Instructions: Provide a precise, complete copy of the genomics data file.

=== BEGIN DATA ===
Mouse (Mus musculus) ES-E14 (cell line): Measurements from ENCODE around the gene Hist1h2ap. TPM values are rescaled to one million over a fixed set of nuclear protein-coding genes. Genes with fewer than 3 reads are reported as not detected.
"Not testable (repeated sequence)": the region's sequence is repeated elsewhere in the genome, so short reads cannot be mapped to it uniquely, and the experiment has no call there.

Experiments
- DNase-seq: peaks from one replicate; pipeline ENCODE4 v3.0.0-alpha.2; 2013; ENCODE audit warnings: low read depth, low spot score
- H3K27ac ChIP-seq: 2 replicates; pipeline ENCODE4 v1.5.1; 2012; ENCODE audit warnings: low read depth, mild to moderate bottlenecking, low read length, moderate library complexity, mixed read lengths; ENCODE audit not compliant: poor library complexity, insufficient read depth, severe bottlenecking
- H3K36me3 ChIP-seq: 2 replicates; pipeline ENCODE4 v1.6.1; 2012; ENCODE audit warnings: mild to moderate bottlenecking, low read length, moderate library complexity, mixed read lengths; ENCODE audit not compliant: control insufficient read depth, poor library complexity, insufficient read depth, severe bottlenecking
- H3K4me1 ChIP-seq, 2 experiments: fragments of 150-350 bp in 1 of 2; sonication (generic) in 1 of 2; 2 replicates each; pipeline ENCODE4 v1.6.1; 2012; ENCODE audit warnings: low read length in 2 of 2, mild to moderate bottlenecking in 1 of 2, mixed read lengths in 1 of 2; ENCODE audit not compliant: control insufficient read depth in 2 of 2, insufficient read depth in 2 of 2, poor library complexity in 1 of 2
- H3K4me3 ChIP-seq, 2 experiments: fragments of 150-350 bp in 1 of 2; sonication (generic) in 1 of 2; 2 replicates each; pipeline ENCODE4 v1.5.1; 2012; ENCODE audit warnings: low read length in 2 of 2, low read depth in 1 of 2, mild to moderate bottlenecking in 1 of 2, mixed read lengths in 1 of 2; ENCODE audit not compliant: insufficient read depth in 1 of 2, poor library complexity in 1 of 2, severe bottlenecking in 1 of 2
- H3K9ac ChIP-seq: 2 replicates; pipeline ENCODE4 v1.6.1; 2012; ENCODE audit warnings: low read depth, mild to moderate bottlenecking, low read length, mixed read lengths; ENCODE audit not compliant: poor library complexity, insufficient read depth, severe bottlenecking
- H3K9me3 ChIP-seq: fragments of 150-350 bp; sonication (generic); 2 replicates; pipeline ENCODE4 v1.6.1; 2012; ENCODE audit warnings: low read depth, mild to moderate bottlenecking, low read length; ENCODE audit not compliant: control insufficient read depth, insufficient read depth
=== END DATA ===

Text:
Mouse (Mus musculus) ES-E14 (cell line): Measurements from ENCODE around the gene Hist1h2ap. TPM values are rescaled to one million over a fixed set of nuclear protein-coding genes. Genes with fewer than 3 reads are reported as not detected.
"Not testable (repeated sequence)": the region's sequence is repeated elsewhere in the genome, so short reads cannot be mapped to it uniquely, and the experiment has no call there.

Experiments
- DNase-seq: peaks from one replicate; pipeline ENCODE4 v3.0.0-alpha.2; 2013; ENCODE audit warnings: low read depth, low spot score
- H3K27ac ChIP-seq: 2 replicates; pipeline ENCODE4 v1.5.1; 2012; ENCODE audit warnings: low read depth, mild to moderate bottlenecking, low read length, moderate library complexity, mixed read lengths; ENCODE audit not compliant: poor library complexity, insufficient read depth, severe bottlenecking
- H3K36me3 ChIP-seq: 2 replicates; pipeline ENCODE4 v1.6.1; 2012; ENCODE audit warnings: mild to moderate bottlenecking, low read length, moderate library complexity, mixed read lengths; ENCODE audit not compliant: control insufficient read depth, poor library complexity, insufficient read depth, severe bottlenecking
- H3K4me1 ChIP-seq, 2 experiments: fragments of 150-350 bp in 1 of 2; sonication (generic) in 1 of 2; 2 replicates each; pipeline ENCODE4 v1.6.1; 2012; ENCODE audit warnings: low read length in 2 of 2, mild to moderate bottlenecking in 1 of 2, mixed read lengths in 1 of 2; ENCODE audit not compliant: control insufficient read depth in 2 of 2, insufficient read depth in 2 of 2, poor library complexity in 1 of 2
- H3K4me3 ChIP-seq, 2 experiments: fragments of 150-350 bp in 1 of 2; sonication (generic) in 1 of 2; 2 replicates each; pipeline ENCODE4 v1.5.1; 2012; ENCODE audit warnings: low read length in 2 of 2, low read depth in 1 of 2, mild to moderate bottlenecking in 1 of 2, mixed read lengths in 1 of 2; ENCODE audit not compliant: insufficient read depth in 1 of 2, poor library complexity in 1 of 2, severe bottlenecking in 1 of 2
- H3K9ac ChIP-seq: 2 replicates; pipeline ENCODE4 v1.6.1; 2012; ENCODE audit warnings: low read depth, mild to moderate bottlenecking, low read length, mixed read lengths; ENCODE audit not compliant: poor library complexity, insufficient read depth, severe bottlenecking
- H3K9me3 ChIP-seq: fragments of 150-350 bp; sonication (generic); 2 replicates; pipeline ENCODE4 v1.6.1; 2012; ENCODE audit warnings: low read depth, mild to moderate bottlenecking, low read length; ENCODE audit not compliant: control insufficient read depth, insufficient read depth